Using NDSolve for a set of three ordinary differential equations, I ran into the problem that intermediate results quickly develop negligible imaginary parts. I get the error

For the method IDA, only machine real code is available. Unable to continue with complex values or beyond floating-point exceptions.

Unfortunately, the equations themselves are very long and I haven't yet been able to reproduce the issue in a simpler example, so I can't offer an MWE at this point. However, adding the option StepMonitor :> Print[{t, var1[t], var2[t], var3[t]}] to NDSolve gives

{-0.0002,0.0200019 +0. I,0.499997 +0. I,-0.0000663555+0. I}

So the iteration fails already in the second step. The imaginary part appears to be due to rounding errors. My question is, is it possible to apply Chop to all variables after each step? Or alternatively, is there a method other than IDA that is equipped to deal with complex numbers?


closed as off-topic by Michael E2, Henrik Schumacher, José Antonio Díaz Navas, chuy, user21 Apr 5 '18 at 14:36

This question appears to be off-topic. The users who voted to close gave this specific reason:

  • "This question cannot be answered without additional information. Questions on problems in code must describe the specific problem and include valid code to reproduce it. Any data used for programming examples should be embedded in the question or code to generate the (fake) data must be included." – Michael E2, Henrik Schumacher, José Antonio Díaz Navas, chuy, user21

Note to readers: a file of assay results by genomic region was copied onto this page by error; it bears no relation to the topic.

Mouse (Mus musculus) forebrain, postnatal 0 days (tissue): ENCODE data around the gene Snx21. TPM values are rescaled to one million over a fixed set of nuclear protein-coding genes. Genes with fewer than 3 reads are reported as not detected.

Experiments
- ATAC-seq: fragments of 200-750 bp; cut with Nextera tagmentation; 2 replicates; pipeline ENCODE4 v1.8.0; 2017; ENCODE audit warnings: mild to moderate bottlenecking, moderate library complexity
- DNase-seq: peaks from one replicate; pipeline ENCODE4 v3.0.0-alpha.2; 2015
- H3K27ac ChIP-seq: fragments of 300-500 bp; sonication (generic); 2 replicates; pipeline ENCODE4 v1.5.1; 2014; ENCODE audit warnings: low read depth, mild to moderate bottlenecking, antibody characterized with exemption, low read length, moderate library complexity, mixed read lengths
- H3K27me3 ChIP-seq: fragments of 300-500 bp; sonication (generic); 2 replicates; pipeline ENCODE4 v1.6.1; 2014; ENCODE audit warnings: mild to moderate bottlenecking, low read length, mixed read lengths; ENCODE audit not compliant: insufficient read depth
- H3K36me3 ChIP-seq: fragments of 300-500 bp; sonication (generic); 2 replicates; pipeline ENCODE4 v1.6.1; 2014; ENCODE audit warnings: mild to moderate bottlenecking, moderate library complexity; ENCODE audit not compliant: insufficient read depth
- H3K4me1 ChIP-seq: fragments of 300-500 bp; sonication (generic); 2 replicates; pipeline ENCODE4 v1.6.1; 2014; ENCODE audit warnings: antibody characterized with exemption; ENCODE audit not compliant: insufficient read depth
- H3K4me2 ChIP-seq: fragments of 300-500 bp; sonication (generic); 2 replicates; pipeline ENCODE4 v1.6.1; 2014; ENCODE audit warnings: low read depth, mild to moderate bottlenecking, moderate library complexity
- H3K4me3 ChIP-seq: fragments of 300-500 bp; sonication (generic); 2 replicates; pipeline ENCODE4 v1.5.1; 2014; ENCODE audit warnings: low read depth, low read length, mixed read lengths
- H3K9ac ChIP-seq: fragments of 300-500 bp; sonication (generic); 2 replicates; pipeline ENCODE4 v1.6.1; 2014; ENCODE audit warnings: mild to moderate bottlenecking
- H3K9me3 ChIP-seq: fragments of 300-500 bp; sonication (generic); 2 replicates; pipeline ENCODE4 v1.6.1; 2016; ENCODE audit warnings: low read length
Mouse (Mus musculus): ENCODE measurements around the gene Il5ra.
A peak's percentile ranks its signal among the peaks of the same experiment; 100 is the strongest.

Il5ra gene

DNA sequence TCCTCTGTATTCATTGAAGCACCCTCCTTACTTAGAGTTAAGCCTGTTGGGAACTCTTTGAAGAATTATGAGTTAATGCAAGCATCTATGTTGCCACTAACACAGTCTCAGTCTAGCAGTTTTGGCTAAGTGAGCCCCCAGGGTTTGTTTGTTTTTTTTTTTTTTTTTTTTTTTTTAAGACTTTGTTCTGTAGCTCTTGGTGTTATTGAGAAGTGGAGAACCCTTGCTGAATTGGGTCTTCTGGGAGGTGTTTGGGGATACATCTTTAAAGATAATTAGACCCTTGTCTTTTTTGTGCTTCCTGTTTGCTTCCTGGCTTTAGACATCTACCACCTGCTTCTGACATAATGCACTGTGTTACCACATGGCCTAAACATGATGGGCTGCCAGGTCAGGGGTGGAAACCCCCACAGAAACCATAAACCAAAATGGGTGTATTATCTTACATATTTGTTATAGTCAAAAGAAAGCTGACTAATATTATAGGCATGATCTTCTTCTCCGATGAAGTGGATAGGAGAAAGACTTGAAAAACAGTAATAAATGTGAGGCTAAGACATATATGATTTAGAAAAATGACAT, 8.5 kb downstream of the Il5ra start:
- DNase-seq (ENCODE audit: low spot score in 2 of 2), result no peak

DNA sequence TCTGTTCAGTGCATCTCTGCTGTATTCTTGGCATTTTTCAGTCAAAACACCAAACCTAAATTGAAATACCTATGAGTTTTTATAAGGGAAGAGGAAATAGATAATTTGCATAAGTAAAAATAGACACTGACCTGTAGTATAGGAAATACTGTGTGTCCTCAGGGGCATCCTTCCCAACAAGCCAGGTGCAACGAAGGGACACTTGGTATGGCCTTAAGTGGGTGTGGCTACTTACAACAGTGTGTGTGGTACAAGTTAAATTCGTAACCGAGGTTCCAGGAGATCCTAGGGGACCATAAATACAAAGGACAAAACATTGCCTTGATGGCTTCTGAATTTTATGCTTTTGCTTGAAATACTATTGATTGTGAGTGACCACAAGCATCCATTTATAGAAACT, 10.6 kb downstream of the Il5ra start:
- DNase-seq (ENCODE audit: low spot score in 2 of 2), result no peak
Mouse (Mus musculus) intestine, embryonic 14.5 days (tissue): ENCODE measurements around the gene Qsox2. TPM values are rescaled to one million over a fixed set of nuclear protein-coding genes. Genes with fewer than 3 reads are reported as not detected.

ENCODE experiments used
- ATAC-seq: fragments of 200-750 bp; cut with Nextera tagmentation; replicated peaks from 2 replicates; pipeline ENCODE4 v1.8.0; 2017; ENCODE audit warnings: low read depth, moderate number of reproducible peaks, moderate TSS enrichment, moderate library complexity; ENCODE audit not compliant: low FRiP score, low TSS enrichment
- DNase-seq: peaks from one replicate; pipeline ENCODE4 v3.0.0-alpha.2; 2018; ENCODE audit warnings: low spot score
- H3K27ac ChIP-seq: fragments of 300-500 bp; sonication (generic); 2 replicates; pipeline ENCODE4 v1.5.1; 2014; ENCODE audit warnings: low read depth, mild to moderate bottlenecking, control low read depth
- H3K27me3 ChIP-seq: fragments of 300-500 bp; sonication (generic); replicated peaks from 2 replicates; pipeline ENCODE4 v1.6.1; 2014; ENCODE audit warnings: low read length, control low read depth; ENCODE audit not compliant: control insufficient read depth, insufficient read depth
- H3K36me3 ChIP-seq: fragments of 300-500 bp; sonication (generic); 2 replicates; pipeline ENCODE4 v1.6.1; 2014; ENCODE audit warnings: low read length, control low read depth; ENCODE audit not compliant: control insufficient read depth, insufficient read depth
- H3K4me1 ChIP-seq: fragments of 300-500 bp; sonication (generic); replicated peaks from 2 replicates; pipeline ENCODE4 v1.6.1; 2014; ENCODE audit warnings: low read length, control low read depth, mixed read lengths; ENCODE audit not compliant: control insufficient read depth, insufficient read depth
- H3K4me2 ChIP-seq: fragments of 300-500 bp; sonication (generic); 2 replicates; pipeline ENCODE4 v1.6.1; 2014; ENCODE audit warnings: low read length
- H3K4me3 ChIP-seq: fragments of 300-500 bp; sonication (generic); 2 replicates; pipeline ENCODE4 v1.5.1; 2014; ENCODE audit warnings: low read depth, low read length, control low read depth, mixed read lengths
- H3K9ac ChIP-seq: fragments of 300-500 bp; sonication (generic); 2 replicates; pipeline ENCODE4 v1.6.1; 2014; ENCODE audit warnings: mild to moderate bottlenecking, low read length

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    $\begingroup$ NDSolve can work with any numerical black box, not just with symbolic equations. You can use f'[x] == fun[f[x], x] inside NDSolve and have a separate definition fun[fx_?NumericQ, x_?NumericQ] := Chop[...]. This may not be this straightfoward if you have a differential algebraic equation though. $\endgroup$ – Szabolcs Feb 1 '17 at 17:11
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    $\begingroup$ Would inserting Re[] in the appropriate places be feasible? $\endgroup$ – J. M. will be back soon Feb 1 '17 at 19:16
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    $\begingroup$ Without a specific example it's hard to give effective suggestions, but IDA method is for DAEs, so your system is a DAE system. (At least NDSolve thinks so.) A possible work-around is to modify the DAE system to an ODE system, here is an example. $\endgroup$ – xzczd Feb 2 '17 at 1:50
  • $\begingroup$ @J.M.That's the strange thing. I already did. All three ODE's are of the form var'[t] == Re[func[var[t]]], yet the problem persists. $\endgroup$ – Casimir Feb 2 '17 at 20:37